Valmiki Ramayana - Kishkindha Kanda in Prose
Sarga 21

Hanuma tries to console Tara. He asserts that Angada will not be looked down. Though Vali is put to his plight, Hanuma says, that Tara alone is the empress to lead Kishkindha kingdom. But Tara prefers self-immolation along with her husband Vali.

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Hanuma, the leader of monkeys, then neared and slowly consoled Tara who has fallen to ground like a star from sky.

"Living beings on doing the deeds of merit or demerit, or knowingly or unknowingly, will derive the resultant fruits of those deeds according to one's own destiny even after demise, and they shall bear them unrepentantly, may they be provident or improvident.

For this verse Dharmaakuutam says: atra ca sva karama phala hetukamiti visheShaNena anaadi bhava parampara aasaadita dharma artha vaasanaa vashena shubham ashubham vaa karma anuShThaaya tad auruupam sukaham duHkham vaa phalam avaapnoti iti uktam -- dharmaakuutamThus Hanuma is saying that Vali is not dead at the hand of Sugreeva but dead due his own demerits.

"Of which lamentable one you lament while you yourself are in a lamentable state? Of which pitiable one you take pity while you yourself are in a pitiable condition? Who is pitiable by whom in these bubbles like bodies?

"You are the one with a living son, and you have to look after this young one Angada, and you have to think of the forthcoming activities for his well-being and for his performance of duty towards his father. You are aware that the coming and going of beings, in their subtle forms of earth, water, fire, air and space into this mortal life and back is uncertain, thereby the prudent ones have to perform auspicious worldly deeds here in this world, say, the funeral of Vali.

"In whom hundreds and thousands of monkeys are harboured and astir, for they have reposed their confidence in him alone, that Vali has arrived at his end. By which reason this Vali conducted himself judiciously, observing friendliness, courteousness and forgivingness, by that reason alone Vali is going to a domain in heavens which he righteously conquered for himself, and it is unapt of your sorrowing for him.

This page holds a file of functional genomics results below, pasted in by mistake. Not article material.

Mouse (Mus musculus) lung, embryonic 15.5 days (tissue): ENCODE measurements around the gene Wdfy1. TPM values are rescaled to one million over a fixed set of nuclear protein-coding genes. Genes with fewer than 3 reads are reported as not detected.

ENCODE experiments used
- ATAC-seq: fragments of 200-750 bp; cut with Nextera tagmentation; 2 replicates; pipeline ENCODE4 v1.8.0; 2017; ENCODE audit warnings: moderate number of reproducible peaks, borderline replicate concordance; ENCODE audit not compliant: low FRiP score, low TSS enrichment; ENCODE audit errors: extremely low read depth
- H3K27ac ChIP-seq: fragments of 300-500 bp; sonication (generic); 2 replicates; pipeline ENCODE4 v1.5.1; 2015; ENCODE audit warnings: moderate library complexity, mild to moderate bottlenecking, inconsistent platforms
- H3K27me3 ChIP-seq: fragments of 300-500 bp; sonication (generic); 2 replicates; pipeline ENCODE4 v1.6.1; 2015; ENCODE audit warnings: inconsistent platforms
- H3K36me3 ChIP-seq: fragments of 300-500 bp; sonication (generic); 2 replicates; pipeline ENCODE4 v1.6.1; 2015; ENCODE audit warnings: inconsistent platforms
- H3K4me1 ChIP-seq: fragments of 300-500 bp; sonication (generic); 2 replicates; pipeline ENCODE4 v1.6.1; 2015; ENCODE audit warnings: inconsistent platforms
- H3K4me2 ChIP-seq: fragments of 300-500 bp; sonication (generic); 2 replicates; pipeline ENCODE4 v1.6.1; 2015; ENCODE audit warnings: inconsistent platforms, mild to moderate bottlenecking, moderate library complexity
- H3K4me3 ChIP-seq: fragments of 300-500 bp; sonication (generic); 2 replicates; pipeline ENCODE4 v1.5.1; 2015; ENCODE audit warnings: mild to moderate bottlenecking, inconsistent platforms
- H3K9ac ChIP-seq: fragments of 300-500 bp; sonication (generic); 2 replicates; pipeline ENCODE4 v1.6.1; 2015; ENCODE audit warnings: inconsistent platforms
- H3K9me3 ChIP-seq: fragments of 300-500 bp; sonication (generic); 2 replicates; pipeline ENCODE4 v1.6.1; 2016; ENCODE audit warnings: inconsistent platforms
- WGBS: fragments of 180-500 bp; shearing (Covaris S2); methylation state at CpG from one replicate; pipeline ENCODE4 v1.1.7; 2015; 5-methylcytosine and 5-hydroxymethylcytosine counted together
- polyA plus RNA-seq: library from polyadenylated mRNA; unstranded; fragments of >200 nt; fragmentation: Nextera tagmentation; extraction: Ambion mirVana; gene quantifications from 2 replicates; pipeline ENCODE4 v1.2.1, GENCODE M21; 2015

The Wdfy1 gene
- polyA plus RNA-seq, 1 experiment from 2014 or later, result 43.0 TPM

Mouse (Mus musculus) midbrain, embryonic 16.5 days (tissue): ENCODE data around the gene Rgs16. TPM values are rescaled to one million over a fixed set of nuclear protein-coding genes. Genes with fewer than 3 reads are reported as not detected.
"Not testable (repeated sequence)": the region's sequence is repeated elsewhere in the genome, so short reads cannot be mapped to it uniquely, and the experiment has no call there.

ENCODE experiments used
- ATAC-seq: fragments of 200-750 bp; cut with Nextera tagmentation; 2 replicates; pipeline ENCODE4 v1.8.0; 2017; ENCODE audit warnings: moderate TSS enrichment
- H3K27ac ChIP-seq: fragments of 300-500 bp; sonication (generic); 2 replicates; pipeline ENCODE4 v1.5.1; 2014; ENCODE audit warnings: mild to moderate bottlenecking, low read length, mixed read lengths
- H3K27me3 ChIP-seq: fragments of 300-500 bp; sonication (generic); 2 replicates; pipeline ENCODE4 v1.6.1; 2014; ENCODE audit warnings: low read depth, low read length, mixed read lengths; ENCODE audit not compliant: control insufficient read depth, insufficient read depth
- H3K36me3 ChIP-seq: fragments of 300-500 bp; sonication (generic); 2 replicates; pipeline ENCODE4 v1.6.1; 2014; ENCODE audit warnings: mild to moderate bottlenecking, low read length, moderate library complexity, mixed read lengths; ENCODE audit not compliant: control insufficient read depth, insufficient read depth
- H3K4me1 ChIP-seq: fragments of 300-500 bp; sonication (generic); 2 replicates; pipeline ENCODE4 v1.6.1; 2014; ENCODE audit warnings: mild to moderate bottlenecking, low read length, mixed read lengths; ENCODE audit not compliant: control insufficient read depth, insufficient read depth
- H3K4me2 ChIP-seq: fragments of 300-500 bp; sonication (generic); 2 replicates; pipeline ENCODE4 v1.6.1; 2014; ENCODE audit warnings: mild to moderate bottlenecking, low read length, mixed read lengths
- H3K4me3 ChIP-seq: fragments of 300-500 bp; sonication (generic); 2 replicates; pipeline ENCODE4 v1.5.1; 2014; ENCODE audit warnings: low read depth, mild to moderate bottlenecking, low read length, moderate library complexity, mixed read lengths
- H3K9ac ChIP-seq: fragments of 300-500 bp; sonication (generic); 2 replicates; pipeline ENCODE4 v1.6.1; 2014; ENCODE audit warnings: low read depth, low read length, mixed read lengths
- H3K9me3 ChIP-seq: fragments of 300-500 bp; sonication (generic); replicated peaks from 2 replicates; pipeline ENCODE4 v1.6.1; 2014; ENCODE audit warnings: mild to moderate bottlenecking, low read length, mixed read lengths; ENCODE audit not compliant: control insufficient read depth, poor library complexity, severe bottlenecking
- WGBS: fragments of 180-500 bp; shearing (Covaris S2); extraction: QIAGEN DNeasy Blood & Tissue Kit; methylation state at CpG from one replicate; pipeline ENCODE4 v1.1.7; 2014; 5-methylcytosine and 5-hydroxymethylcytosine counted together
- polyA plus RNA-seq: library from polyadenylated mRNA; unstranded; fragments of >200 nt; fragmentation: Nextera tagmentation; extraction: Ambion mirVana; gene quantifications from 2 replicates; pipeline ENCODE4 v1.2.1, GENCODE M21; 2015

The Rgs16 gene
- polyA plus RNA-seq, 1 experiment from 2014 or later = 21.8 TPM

"All the tigerly-monkeys, oh, impeccable Tara, including this son of yours Angada, and all the lords of monkeys and bears have their guardian angel in you. Oh, lady, inspirit these two, Sugreeva and Angada, that are searing in grief, and if you acquiesce then this Angada will rule over the earth. Whatever duty anticipated from a male descendent towards his father, and whatever activity that is to be done presently in respect of the dying king, let them be done, and that would be a timely decision.

This expression also means smashaana vyraagya 'burial-ground renunciation...' In that, 'all this has happened so according to Time's decision...' arthaa gR^ihaat nivartante aa smashaanaat tu baandhava | sukR^itam duShkR^itam caiva gacchantam anucacChgati ||'wealth and means remain in house, relatives come up to graveyard, only Merit and Demerit follow the goer...'

"Cremation of the king of monkeys and anointment of Angada are the present time affairs, and seeing your son invested on the throne you can obtain peace." Thus spoke Hanuma to Tara.

On hearing Hanuma's words she who is tormented by the plight of her husband, that Tara replied Hanuma who is standing nearby.

"Let there be a hundred selfsame Angada-s on one side, and this brave one the other, for me embracing him who is put to death is the best.

This verse is said to be difficulkt one to derive meaning kiSTa anvaya. There is another narration of this verse omitting the first foot of next stanza and it reads: kim kaaryam pati hiinayaaH putraaNaam ayutaiH api | pitR^ivyah tasya sugriivaH sarva kaaryeShu anantaraH ||

"Who am I either for conducting the monkeys kingdom or to anoint Angada when Angada's paternal-uncle Sugreeva is close at hand? Hanuma, this thinking of yours that Angada is to be crowned is really untenable, oh, best monkey, father is the real defender of a son, but not the mother.

"Indeed there is nothing highly befitting to me, either in this world or in the other, than the auspices of the king of monkeys, and now to me the only befitting thing is to join in this brave one on this death bed, which he is adoring when put to death while he is facing away. [4-21-16]

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Thus, this is the 21st chapter in Kishkindha Kanda of Valmiki Ramayana, the First Epic poem of India.

© 2002, Desiraju Hanumanta Rao [Revised : June 04